September 5, 2017 at 3:32 p.m.
The Stempfles shared the story of their new calf raising facility at a calf-raising workshop hosted by the Iowa State University Extension and Outreach Dairy Team on Feb. 10.
Last year they constructed a 32- by 180-foot calf barn with 12 feet under the trusses on their 300-cow dairy near Maynard, Iowa. The Stempfles said they are very happy with how things turned out.
They also erected a 24- by 90-foot heifer barn nearby and increased their bunker space by two-thirds.
Jody was feeding calves in about 30 individual hutches outside and about 30 individual stalls in two barns. With the new facility all the calves are in one location. With the harsh winter in the upper Midwest, Jody and Paul are thankful for their new calf facility.
"Those days of the blizzard would have been horrible in calf huts," Jody said.
The new calf barn has 80 stalls measuring 4- by 7-feet, deeply bedded with purchased wheat straw. Under the straw is about four feet of gravel topped with about four inches of lime screenings.
The barn features natural ventilation and is oriented east to west so they can open the curtains and catch the southern breeze. The curtains roll up from the bottom and can be "infinitely adjustable and self-adjusting."
The back of the pens can open up in warmer months to allow more air movement over the calves, and they can be closed in the winter to help prevent drafts. The stalls break down and are power washed between each calf use.
"Jody is really very careful about cleanliness," Paul said.
Jody makes sure collection pails, bottles, nipples and the pasteurizer are cleansed and disinfected daily. The floors are swept, and any calves that need bedding are bedded.
In addition to having all the calves in one location, Jody uses the Milch Taxi system. They collect waste milk in the parlor and place it in this portable pasteurizer. The "taxi" can store up to 70 gallons of milk and is pulled to the calf barn with their Kubota. They start the pasteurizing process - heating to approximately 147 degrees for 30 minutes and then cooling down to about 55 degrees - right away, which takes about 90 minutes. Jody programs the unit to heat the milk to feeding temperature at 104 degrees for the next feeding time. They use milk from the evening milking for the morning feeding, and milk from the morning milking for the evening feeding.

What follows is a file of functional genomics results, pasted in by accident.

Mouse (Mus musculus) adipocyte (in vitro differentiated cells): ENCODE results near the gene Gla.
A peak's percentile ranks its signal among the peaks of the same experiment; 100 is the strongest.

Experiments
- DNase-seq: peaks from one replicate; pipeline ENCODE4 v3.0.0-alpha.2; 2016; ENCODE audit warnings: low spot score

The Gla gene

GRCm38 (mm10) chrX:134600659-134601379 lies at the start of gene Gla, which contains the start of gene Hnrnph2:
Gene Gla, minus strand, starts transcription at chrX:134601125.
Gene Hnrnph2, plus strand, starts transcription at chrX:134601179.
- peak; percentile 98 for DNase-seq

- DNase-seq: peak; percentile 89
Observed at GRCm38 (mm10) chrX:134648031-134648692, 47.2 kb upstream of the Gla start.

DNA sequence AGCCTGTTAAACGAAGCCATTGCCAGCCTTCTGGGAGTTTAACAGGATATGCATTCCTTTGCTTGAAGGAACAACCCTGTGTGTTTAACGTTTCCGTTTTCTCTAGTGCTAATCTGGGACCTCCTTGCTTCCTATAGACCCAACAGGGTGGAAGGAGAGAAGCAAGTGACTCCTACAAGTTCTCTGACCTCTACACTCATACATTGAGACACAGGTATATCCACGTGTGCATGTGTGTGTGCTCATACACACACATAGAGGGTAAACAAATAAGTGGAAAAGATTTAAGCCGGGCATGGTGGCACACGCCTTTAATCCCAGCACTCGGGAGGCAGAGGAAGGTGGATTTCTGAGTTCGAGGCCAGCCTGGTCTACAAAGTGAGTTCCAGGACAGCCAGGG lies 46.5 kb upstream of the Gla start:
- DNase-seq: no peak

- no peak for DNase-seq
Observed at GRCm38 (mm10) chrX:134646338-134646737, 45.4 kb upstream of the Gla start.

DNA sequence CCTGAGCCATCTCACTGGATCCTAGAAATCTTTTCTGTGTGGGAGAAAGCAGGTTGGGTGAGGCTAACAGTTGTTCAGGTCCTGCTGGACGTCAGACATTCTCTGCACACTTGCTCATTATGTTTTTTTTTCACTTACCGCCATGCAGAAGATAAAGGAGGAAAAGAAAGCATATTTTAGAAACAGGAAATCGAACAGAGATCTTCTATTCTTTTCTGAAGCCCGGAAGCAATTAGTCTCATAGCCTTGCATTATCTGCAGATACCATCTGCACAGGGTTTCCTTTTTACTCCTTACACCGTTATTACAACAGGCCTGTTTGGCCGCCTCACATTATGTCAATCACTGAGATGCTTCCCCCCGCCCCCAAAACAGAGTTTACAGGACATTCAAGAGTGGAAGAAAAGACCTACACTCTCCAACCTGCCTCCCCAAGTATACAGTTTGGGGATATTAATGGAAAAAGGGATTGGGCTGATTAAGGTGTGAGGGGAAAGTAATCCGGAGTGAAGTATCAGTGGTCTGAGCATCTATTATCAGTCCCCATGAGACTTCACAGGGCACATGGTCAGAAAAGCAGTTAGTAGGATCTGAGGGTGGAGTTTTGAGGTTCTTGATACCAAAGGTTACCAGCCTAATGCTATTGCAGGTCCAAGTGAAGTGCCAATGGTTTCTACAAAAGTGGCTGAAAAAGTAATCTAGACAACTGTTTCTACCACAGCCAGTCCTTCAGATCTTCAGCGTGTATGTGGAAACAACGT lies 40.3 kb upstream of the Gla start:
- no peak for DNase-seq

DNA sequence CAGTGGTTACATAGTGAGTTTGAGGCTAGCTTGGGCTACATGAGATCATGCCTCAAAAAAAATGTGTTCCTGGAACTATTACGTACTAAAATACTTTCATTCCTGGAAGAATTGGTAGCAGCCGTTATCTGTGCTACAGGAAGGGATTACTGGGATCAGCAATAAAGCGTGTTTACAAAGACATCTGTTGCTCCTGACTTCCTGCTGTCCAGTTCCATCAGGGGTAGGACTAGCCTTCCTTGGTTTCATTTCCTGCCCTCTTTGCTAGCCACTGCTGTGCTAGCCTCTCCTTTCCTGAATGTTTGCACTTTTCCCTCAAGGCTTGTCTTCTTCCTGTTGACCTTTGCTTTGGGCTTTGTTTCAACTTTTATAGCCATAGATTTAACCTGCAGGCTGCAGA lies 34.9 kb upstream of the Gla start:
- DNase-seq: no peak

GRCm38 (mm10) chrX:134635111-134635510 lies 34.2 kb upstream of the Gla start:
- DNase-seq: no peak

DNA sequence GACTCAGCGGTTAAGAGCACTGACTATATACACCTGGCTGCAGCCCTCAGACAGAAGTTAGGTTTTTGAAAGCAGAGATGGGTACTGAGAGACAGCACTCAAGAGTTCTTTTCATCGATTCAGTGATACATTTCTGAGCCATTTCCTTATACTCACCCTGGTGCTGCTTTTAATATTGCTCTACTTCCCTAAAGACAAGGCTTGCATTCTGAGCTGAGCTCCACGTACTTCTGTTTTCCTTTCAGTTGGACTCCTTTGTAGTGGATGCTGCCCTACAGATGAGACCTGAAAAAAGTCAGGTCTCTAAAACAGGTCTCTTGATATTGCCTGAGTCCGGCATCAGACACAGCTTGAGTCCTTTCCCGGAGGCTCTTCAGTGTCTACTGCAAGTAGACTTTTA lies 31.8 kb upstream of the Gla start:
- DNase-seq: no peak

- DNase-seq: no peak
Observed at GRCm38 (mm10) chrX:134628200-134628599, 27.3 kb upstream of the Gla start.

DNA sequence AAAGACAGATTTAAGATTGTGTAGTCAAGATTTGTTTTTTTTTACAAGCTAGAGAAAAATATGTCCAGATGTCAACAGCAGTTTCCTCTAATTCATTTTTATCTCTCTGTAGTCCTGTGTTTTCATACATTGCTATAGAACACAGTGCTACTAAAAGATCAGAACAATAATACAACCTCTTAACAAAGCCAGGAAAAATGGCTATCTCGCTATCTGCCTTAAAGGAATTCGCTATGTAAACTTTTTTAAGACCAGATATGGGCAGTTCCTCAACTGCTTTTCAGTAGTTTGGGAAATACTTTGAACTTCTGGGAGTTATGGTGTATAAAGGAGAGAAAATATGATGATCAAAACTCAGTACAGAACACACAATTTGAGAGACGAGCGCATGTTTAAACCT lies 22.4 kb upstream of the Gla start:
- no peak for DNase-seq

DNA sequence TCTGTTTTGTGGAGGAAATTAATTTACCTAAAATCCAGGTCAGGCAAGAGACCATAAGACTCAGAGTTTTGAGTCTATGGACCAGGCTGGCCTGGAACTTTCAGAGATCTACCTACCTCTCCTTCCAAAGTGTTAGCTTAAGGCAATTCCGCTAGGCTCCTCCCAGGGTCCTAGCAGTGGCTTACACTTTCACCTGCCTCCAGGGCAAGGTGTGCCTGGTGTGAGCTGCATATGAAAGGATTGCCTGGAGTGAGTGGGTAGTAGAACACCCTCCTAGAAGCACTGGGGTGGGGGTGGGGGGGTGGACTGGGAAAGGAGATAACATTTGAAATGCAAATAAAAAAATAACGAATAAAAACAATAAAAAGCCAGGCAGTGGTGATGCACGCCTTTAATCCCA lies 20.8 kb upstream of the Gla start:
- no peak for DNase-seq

Jody pushes the unit down the aisle of the calf barn. The unit automatically dispenses as little as two liters and up to 2.9 liters of milk in each bucket as she tells it to with a push of the button. The dispensing pump is battery operated, and the battery charges while the milk is pasteurizing.
The pasteurizer also has an automatic washer, similar to that used in bulk tanks. The Stempfles wash the unit after each use.
Feeding the calves now takes less time.
"I'm more focused on keeping everything in tip-top shape. I spend more time going over data collected from the calves to analyze growth rates on calves to help the calves reach their fullest potential faster and be healthier," Jody said.
Although many dairy producers are switching to automated feeders and grouped housing, the Stempfles said they weren't looking to change the way they were raising their calves since they have less than a 2 percent mortality rate. Their main focus was to make it more convenient.
During times of extreme cold the Stempfles use calf jackets on the smallest calves and make sure they have deep bedding to nestle into.
Once they are weaned, the calves are moved to the new heifer barn, and housed in groups of 10 to 12 calves. The new barn was built in a way so that it could be doubled down the road.
Once they are about 400 pounds they are moved to another farm the Stempfles own. The animals are brought back about a month before calving.
The Stempfles milk in a double-8 herringbone parlor and their cows are housed in a freestall barn that is bedded with sawdust. Their current rolling herd average is 26,000 pounds of milk for their registered Holstein herd. They also have a 2,000-head hog facility and farm about 700 acres. They have two full-time employees.[[In-content Ad]]